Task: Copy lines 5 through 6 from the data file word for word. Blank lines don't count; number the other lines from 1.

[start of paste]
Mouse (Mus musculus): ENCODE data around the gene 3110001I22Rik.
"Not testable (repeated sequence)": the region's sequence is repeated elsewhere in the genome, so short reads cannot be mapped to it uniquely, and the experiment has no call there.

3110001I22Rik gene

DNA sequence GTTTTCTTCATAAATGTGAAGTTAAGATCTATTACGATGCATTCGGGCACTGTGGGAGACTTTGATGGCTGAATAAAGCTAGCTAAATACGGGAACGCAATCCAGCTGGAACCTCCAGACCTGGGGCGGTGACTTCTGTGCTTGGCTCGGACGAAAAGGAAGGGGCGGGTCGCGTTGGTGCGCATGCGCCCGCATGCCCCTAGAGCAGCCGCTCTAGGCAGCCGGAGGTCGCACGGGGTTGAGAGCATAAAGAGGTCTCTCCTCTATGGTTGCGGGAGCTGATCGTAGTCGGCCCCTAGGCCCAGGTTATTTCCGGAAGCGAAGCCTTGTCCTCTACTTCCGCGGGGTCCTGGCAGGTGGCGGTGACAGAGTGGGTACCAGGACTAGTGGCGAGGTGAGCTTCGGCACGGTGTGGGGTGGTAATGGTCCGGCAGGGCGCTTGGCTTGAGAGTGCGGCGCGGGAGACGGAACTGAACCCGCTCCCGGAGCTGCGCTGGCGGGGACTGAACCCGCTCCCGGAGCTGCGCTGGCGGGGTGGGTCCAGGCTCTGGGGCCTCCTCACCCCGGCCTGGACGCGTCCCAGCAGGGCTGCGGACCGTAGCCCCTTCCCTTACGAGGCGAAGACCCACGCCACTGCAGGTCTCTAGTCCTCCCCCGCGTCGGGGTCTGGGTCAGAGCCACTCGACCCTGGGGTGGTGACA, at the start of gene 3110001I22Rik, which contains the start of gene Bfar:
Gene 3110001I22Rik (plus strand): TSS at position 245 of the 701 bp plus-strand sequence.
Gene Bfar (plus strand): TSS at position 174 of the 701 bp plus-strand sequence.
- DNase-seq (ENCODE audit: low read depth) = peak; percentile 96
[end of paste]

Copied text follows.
Gene 3110001I22Rik (plus strand): TSS at position 245 of the 701 bp plus-strand sequence.
Gene Bfar (plus strand): TSS at position 174 of the 701 bp plus-strand sequence.